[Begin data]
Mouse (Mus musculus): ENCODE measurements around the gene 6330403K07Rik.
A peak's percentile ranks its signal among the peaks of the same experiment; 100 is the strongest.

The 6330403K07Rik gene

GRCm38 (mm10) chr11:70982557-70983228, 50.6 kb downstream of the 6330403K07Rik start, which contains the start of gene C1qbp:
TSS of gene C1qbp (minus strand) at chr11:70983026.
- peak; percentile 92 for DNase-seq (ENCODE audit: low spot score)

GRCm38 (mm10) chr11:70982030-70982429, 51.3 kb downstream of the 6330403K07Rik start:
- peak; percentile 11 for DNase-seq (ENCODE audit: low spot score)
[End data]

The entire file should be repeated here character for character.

Mouse (Mus musculus): ENCODE measurements around the gene 6330403K07Rik.
A peak's percentile ranks its signal among the peaks of the same experiment; 100 is the strongest.

The 6330403K07Rik gene

GRCm38 (mm10) chr11:70982557-70983228, 50.6 kb downstream of the 6330403K07Rik start, which contains the start of gene C1qbp:
TSS of gene C1qbp (minus strand) at chr11:70983026.
- peak; percentile 92 for DNase-seq (ENCODE audit: low spot score)

GRCm38 (mm10) chr11:70982030-70982429, 51.3 kb downstream of the 6330403K07Rik start:
- peak; percentile 11 for DNase-seq (ENCODE audit: low spot score)